Tempura, as it’s known today, became associated with Japanese culture thanks to the introduction of a batter using flour and eggs by Portuguese missionaries during the 16th century. Prior to this, foods were traditionally fried in Japan using rice flour or with no coating at all.

Once introduced though, the mixture became extremely popular and quickly became a staple of Japanese cuisine as we know it today.

Beer Batter Tempura Batter
A tasty coating batter made with beer as an ingredient, it’s simple to prepare and imparts a delightful flavor. A traditional Japanese dish that employs a blend of flour and eggs as a coating. It was first brought to Japan by Portuguese missionaries in the 16th century.
The ingredients typically used to make the batter are eggs, flour, and either milk or buttermilk. The batter is traditionally used for fish or vegetables.
The first recorded usage of beer as a coating for food can be traced back to ancient Roman times. The word “tempura” does not have Japanese origin, it is derived from the Latin term “tempora”, which refers to the Christian holidays when Catholics abstain from eating red meat.
It is usually consumed after frying. It is usually consumed after frying.
It can be stored in an airtight container to maintain crispiness. It can be stored in an airtight container to maintain crispiness.

Pour Batter

Pour batters are designed to be fluid so that they pour and spread easily. Of all the types of batters, pour batter is the most runny because the ratio of liquid to dry ingredients. These range from two-thirds of a cup of water to one cup with equivalent amounts of flour depending on what’s being made.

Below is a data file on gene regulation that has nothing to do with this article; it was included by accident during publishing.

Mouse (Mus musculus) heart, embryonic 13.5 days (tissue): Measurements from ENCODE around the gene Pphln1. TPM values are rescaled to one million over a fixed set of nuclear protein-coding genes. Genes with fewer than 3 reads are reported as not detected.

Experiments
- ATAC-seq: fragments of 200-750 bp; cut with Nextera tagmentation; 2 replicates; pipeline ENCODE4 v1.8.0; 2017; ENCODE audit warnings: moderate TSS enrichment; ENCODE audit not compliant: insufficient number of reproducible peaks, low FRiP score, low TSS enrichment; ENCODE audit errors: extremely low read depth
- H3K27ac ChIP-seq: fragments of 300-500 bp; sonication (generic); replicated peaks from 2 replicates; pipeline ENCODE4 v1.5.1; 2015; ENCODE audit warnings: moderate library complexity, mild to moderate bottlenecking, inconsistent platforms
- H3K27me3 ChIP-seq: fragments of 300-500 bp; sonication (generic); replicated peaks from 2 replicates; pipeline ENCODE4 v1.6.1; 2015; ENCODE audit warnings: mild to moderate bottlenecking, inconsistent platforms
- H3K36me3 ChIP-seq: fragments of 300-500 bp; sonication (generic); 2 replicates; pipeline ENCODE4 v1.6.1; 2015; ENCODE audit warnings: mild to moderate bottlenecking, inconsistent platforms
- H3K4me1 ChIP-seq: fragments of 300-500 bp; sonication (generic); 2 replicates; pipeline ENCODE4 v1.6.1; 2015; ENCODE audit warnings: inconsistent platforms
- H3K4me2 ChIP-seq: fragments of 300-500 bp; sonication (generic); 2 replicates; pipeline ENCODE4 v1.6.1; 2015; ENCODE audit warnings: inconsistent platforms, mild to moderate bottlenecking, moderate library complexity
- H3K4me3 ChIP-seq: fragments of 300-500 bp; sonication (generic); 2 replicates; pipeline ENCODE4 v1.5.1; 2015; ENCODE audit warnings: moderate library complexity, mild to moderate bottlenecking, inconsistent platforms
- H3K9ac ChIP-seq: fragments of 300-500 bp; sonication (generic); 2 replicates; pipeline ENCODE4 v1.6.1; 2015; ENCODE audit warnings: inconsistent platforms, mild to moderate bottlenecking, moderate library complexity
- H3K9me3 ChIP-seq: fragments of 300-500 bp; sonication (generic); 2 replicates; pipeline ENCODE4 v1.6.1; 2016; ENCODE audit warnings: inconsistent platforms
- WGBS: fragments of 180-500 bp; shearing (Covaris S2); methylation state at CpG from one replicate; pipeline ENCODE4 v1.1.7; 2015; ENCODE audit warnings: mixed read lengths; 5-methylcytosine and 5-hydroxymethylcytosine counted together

Common Examples of Pour Batter


While many might not realize it, waffles are related to pancakes. Of all the pour batters, it is usually the thickest.


Pancakes are probably the most well known of all pour batters. In terms of consistency, they fall between crepes and waffles.


Crepes are more runny than pancakes but less than popovers. Crepes achieve their thinness thanks to including eggs which results in a batter with the consistency of heavy cream. 


Of all pour batters, popovers are the thinnest and most runny with a ratio of one part liquid to one part flour.

Batter Type Consistency
Waffles Thickest of Pour Batter
Pancakes Between Crepes and Waffles
Crepes More Runny Than Pancakes, Less Than Popovers
Popovers Thinnest and Most Runny of Pour Batter

Drop Batter

Drop batters are not as runny as pour batters because the ratio of liquids to flour is smaller. Rather than being close to a one-to-one ratio, drop batters contain anywhere from 1/2 cup of water to 3/4 cups of water for each cup of flour or put another way, twice as much flour as liquid.

The result is a batter which is much thicker and can be handled and molded, most often with the use of a spoon. 

Batter Type Consistency Ratio of Liquid to Flour Handling Method
Drop Batter Thick Less liquid than Pour Batter Spoon

Common Examples of Drop Batter